(BPT) -- If you're anticipating a tax refund this year, chances are you've already thought about how you'll spend the money.
Maybe you'll pay bills, fund your summer vacation or treat yourself to something nice. Here's one more excellent use for your tax refund: take control of your debt.
From bolstering your savings to paying off high-interest credit card debt, your tax return can go a long way toward helping you get on top of your finances. Here are some ways to use your refund and have a positive impact on your financial wellbeing:
Build up your emergency fund -- Everyone should have an emergency fund of enough cash set aside to cover several months worth of expenses should you lose your job. It can be difficult, however, to regularly route money from your paycheck into your backup fund. Tax return money is a great way to give your emergency fund a quick growth spurt.
Pay off high-interest debt -- High-interest debt costs you in so many ways, from the expense of paying interest to the negative impact too much debt can have on your credit score or even the risk of falling behind on paying bills. If you decide to use your refund to pay off credit card bills, prioritize: pay off ones that have missed payments or that cost you the most in interest.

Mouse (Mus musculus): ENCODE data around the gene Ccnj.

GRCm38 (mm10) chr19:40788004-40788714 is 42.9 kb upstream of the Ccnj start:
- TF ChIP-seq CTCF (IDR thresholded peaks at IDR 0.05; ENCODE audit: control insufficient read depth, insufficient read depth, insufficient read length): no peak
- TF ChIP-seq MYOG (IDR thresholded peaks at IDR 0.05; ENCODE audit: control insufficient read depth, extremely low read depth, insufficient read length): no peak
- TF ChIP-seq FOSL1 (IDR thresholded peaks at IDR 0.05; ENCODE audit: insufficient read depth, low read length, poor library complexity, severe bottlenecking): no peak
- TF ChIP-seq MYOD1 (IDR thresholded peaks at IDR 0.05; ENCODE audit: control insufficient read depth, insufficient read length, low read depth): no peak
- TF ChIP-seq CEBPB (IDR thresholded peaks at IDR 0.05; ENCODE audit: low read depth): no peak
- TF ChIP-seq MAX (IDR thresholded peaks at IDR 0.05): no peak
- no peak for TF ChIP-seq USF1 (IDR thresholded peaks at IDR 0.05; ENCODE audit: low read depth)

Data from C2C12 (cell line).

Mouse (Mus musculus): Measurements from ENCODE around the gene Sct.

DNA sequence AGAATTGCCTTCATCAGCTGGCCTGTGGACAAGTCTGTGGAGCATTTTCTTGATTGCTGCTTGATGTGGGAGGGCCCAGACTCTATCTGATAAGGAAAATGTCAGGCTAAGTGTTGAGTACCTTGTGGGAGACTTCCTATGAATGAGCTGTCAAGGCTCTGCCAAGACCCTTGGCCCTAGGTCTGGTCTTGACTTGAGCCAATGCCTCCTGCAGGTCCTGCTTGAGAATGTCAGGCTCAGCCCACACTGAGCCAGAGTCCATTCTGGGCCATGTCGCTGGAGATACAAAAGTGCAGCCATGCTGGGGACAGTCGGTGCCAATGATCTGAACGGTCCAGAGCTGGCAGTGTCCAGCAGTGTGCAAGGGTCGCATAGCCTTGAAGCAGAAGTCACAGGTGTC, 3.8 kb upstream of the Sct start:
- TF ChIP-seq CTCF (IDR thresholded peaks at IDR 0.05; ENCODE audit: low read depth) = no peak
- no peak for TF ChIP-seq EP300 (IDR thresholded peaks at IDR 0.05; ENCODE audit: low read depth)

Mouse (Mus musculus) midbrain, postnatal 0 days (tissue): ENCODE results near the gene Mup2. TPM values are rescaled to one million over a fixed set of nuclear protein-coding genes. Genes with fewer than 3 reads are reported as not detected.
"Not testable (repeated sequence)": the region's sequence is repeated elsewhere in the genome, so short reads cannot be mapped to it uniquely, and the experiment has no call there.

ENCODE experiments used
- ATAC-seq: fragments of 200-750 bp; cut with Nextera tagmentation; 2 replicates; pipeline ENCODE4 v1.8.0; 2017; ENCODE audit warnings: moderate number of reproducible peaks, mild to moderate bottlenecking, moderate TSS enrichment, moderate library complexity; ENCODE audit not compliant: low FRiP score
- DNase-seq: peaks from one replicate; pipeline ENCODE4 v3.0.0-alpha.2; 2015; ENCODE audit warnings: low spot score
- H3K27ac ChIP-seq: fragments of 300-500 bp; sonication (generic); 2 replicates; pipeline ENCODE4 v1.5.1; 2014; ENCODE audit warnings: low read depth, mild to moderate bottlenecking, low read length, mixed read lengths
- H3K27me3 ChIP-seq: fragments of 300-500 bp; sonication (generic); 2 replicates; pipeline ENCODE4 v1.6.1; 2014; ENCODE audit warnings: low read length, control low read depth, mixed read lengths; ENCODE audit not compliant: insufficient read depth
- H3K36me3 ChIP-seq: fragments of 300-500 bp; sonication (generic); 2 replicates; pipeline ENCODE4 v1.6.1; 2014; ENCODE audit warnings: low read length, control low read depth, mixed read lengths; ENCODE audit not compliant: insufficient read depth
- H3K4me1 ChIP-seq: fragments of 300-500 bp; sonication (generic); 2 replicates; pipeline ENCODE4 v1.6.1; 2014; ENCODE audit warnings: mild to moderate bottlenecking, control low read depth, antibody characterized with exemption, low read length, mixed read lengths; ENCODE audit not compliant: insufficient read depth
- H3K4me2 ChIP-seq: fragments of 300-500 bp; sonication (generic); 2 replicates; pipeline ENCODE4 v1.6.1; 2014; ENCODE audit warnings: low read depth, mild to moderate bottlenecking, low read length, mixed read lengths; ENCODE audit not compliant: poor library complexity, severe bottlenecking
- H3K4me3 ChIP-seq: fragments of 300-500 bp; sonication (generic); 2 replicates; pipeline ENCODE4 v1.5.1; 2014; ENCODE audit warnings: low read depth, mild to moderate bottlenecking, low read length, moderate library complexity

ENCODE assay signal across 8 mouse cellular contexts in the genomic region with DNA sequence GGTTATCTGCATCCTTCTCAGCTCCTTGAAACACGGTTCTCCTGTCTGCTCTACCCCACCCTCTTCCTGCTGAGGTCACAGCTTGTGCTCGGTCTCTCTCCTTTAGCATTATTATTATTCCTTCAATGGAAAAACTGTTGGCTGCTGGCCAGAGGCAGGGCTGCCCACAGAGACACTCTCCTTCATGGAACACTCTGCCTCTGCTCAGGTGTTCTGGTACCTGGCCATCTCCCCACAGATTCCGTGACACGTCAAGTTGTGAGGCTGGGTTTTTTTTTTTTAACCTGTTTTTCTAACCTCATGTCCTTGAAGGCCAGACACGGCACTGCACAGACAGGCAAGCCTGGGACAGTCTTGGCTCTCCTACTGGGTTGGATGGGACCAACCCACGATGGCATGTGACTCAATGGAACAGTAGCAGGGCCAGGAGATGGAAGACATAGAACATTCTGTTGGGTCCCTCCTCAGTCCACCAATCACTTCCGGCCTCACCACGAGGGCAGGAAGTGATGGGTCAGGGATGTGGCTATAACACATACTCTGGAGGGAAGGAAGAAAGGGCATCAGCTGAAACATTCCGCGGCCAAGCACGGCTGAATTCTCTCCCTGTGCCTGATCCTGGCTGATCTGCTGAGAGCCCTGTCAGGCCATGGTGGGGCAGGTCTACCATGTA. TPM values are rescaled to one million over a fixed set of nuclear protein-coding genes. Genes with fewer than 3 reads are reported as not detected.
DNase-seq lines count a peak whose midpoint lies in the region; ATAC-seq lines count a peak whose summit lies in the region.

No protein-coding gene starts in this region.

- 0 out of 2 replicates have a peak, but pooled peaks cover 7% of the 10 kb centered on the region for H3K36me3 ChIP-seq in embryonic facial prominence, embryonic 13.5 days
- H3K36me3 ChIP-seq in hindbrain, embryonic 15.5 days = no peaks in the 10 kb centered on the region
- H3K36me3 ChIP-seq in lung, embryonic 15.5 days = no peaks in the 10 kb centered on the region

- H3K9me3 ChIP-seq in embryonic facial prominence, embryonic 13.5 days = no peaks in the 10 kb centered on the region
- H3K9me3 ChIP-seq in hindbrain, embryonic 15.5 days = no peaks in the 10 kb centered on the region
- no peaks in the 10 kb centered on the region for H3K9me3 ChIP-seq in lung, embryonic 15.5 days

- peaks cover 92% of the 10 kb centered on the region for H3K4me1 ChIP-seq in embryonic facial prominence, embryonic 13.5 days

Repay cash advances or payday loans -- Although there's almost never a good enough reason to take on one of these very costly types of loans, the reality is many people turn to payday loans or cash advances to make ends meet. The effective interest rate on this type of loan can be astronomical, so using your refund to pay them off can help you catch up on debt.
Save toward a goal -- Maybe you want to buy a house within the next five years, or need to replace your tired, worn-out car. Or, perhaps you just dream of a flat-screen in your living room. Virtually everyone has a big-ticket item they would like to buy. If your refund isn't enough to cover the cost, it can be a great starting point and a motivator to continue saving toward your specific goal.
Beef up your IRA/401(k) -- If you haven't yet contributed the maximum allowable amount to your retirement fund this year, your tax refund can help you make the most of your retirement savings. Check with your plan administrator to be sure what the limits are and contribute extra if you're not at the limit.
Keep on top of your credit -- If understanding your credit is an objective (and it should be for everyone), consider enrolling in a monitoring product like freecreditscore.com. Websites like freecreditscore.com offer the chance to get credit score alerts, identity protection alerts, and fraud resolution support if you find an error on your credi report. Credit reports and monthly statements can help you stay on top of your credit so you can notice any immediate changes.
Reward yourself -- If you've been diligent about staying on top of your credit and finances throughout the year, there's nothing wrong with using part of your tax refund to reward yourself. Maybe you'll take that day trip you've been planning or purchase that handbag you've had your eye on. It's OK to reward yourself for a job well done - as long as you make sure to use the lion's share of your refund to help you move closer to your financial goals.